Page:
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4 After-Dark Gems in Kuala Lumpur

From snazzy cabaret clubs to street vendor-dessert inspired cocktails, MARK LEAN trains his beer (or margarita) goggles on Kuala Lumpur's evolving bar scene. Photographed by ERIC CHOW.

Published on May 5, 2017


IS THERE ANYTHING MORE TEDIOUS than mixing your own drinks? Eight years ago, when I was in the thick of my party-boy stage of life and living in Kuala Lumpur, margaritas were kind of an obsession, but to my dismay, I had to blend them myself. Those days were all about early-morning secret raves and single malt whisky slammed back with Pokka green tea, or glasses of beer swimming with ice cubes. If you wanted a well-made cocktail, you had to roll up your sleeves and make your own, and where's the fun in that?

Copper-plated skulls lend an eerie mischief-and-mayhem vibe to Skullduggery.


But on a recent weekend back, I nearly didn't recognize the city, dazzling as it is with confidence and a newfound worldly sheen. Of course, the Changkat Bukit Bintang strip with its tourist-friendly bars still sizzles on weekends, but there are also new surprises, giving a cosmopolitan laid-back lilt to the Malaysian capital. Here are four spots that are quickly changing the personality of KL's nightlife.



The cocktail bar at Eddie Chew and Chris Bauer's Troika Sky Dining empire is a glossy space showcasing Tom Dixon lighting and copper-tone finishing. Here you'll find delicately blended drinks abound, courtesy of Cocktail Professor, a bar consultation company that has drummed up drinks menus for the likes of W Resort Koh Samui and the W Retreat & Spa, Bali. The result: a thoughtful composition of tastes like the From the Smith's Garden, featuring healthful celery, lemon, apple juice, fresh basil, homemade kwaifeh syrup, Belvedere vodka, Sichuan foam, thyme and basil. But besides the drinks and the fashion-shoot setting, the highlight is the Instagram-worthy view of the Petronas Twin Towers nearby. The duo is also working on Mr. Chew, an Asian-Latin bar and restaurant atop the WOLO Bukit Bintang, a boutique hotel at the heart of Bukit Bintang, opened in January 2017.; drinks for two RM100. 

Blended drinks and stirring views. Courtesy of Coppersmith.



You are always guaranteed a dramatic entrance at the St. Regis Kuala Lumpur's Astor Bar, thanks to the automatic doors that usher you in with bravado. Inside you'll find an unmistakable old-money atmosphere, even though the hotel opening was a mere six months ago. While the bar's setting is a composite of turn-of-the-century gilded furnishings featuring muted lighting, horsehair wall paneling, black-and-gold marble, and gold-leaf ceilings, the interior designers have also added useful touches like swiveling chairs and hidden hooks to keep handbags safe. In keeping with the St. Regis tradition of honoring its location with a distinct Bloody Mary creation, Astor Bar's tangy Asam Boi Mary adds local sweet, sour and salty plums, fresh turnip, calamansi juice and Sarawak black pepper to the classic recipe. Knock back a few of those bad boys and your exit will be even more theatrical than your entrance.; drinks for two RM120.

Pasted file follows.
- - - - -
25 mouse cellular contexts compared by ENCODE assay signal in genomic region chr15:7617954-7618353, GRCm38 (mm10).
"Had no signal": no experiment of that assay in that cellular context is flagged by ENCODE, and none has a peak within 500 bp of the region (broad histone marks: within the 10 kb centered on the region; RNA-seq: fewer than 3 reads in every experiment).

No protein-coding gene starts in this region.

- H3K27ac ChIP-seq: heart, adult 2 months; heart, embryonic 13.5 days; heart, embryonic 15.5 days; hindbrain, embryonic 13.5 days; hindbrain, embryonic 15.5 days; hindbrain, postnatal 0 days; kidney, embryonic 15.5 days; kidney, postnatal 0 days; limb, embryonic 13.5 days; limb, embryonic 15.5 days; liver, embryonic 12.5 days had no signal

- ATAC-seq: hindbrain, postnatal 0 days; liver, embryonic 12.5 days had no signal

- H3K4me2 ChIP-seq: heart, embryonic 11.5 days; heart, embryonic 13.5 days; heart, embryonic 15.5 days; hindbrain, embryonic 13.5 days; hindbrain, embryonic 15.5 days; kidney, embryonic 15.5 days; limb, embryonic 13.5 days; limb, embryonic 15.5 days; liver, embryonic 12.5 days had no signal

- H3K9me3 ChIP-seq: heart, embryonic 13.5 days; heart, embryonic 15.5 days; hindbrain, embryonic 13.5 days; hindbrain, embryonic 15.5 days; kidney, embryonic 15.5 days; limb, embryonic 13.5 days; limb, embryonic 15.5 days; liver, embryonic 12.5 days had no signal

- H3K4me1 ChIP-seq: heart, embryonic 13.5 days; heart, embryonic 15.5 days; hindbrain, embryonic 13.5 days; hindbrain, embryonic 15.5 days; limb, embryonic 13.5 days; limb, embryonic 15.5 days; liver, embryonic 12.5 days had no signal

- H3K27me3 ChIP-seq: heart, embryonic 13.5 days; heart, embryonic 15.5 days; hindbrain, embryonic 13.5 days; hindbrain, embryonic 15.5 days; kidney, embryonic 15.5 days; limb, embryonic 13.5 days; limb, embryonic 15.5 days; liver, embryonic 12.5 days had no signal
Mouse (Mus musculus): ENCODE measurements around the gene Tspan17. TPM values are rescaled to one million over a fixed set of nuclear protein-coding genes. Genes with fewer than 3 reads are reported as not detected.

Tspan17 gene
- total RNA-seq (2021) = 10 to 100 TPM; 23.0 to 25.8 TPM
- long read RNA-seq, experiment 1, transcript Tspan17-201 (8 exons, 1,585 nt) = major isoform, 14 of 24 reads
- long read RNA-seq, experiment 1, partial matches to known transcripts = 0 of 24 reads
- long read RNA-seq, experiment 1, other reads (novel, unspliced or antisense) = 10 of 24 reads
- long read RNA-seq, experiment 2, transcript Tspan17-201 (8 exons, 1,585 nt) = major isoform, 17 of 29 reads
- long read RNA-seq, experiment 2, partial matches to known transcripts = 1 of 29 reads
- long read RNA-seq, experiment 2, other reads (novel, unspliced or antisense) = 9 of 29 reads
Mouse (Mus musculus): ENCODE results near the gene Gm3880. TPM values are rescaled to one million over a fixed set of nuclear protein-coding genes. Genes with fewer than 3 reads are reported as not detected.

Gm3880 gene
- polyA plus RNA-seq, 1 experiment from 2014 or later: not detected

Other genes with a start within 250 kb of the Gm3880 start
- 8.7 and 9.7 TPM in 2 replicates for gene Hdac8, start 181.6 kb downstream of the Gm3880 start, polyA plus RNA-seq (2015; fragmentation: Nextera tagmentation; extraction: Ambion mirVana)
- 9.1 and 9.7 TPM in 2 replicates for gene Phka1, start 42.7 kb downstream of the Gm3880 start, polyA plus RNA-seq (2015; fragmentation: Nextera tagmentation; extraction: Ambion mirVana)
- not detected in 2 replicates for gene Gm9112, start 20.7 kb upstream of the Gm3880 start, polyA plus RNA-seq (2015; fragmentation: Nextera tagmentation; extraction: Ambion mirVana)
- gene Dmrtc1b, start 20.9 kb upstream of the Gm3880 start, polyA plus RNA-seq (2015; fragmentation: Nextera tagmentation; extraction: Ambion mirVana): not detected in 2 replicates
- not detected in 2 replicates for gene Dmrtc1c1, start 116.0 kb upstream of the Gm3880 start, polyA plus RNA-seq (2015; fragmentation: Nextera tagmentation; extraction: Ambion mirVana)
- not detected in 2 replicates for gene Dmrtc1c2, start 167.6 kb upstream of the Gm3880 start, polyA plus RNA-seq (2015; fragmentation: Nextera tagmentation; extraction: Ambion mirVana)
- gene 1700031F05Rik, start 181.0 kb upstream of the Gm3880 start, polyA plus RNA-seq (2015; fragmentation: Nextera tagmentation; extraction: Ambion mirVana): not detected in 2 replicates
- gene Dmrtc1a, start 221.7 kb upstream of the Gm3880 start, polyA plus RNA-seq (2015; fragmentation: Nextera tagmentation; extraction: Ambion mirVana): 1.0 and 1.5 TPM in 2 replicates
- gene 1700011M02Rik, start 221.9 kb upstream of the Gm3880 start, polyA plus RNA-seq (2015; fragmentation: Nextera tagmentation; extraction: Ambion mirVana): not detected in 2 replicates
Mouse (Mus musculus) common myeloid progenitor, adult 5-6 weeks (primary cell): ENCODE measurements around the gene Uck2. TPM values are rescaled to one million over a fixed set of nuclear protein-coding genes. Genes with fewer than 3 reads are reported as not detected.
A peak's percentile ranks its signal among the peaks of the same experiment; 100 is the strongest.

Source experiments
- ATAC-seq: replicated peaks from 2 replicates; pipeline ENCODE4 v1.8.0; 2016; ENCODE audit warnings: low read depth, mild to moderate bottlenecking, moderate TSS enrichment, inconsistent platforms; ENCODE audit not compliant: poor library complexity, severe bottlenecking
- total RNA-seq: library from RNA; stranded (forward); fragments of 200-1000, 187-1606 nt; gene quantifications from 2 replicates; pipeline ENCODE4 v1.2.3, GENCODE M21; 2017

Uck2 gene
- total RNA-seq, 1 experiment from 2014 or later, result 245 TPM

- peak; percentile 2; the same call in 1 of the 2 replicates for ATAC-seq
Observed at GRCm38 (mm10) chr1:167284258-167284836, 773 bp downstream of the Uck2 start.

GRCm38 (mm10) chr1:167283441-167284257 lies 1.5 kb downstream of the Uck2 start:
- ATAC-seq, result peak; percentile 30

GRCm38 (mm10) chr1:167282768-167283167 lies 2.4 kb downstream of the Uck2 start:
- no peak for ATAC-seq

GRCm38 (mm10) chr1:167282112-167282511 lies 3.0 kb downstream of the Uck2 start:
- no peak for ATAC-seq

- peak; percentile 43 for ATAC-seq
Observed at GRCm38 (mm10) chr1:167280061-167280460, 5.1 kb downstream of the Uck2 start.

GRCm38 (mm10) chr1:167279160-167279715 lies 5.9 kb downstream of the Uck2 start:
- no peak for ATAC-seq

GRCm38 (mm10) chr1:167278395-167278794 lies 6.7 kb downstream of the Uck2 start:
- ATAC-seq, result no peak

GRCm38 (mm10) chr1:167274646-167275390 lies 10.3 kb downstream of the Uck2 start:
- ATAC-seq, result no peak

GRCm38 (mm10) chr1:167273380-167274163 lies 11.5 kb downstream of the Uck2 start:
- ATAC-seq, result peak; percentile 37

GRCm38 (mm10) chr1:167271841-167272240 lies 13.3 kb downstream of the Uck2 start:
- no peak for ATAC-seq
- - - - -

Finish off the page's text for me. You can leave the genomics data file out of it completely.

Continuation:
Astor Bar
Astor Bar's spin on the Bloody Mary.



In the city's suburban heartland of Kota Damansara, Shawn Chong and Karl Too, the pair behind one of KL's first speakeasy-style bars Omakase+Appreciate, has branched out with Sparrow, a mahjong-den-like space that is equal measures fun and clever. To find it, walk into Olfactory Bulb Café and head to the restrooms. Sparrow is through the door in the back where a teal-tinged bar, made to resemble a series of mahjong tiles, awaits. Order their rum-spiked version of cendol: shaved ice with brown-sugar syrup, coconut milk and jade-green jelly slivers. The bar also turns the tables on the popular Malaysian street-food staple ais batu campur, with black jelly and peanuts, a shot of vodka, rose syrup, palm sugar and evaporated milk.; drinks for two RM80.

Bird cages and bottles at Sparrow.



Speakeasies have been the down-low debutantes in KL for a while, and this secret hole-in-the-wall bar has insiders whispering to their friends in hushed tones. The Damansara Heights haunt proves the hip scene is spilling beyond the confines of the city center, and locals are willing to make the trek for a taste. The cozy 80-seater space is decked out with vintage Edison light bulbs, aged leather couches and 238 tiny copper-plated skulls—very Temple of Doom-chic. Speaking of doom, all the drinks are double pours. The two standouts are Khan Artist (composed of gin, champagne, absinthe and fresh lime) and Don't Do Shrooms, a mix of the bar's homemade truffle-and-wormwood-infused vodka, cream and homemade cardamom-milk jam. A DJ spins here most nights, so expect a classy lounge-party vibe and a well-heeled crowd well-versed in the rules of cocktails and fashion. It is a far cry from the watered-down-beer halls of the aughts; not only will they construct a margarita for you, they'll deconstruct one too. And I'll raise a glass to that, just as long as I don't have to mix it myself.; drinks for two RM100.

Skullduggery—the secret hole-in-the-wall bar.



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A casualty of Skullduggery speakeasy in Kuala Lumpur.
  • Try a whimsical rum-spiked drink at Sparrow.
  • Beetroot chips with sea salt at Astor Bar, in the St. Regis.
  • Courtesy of CopperSmith.
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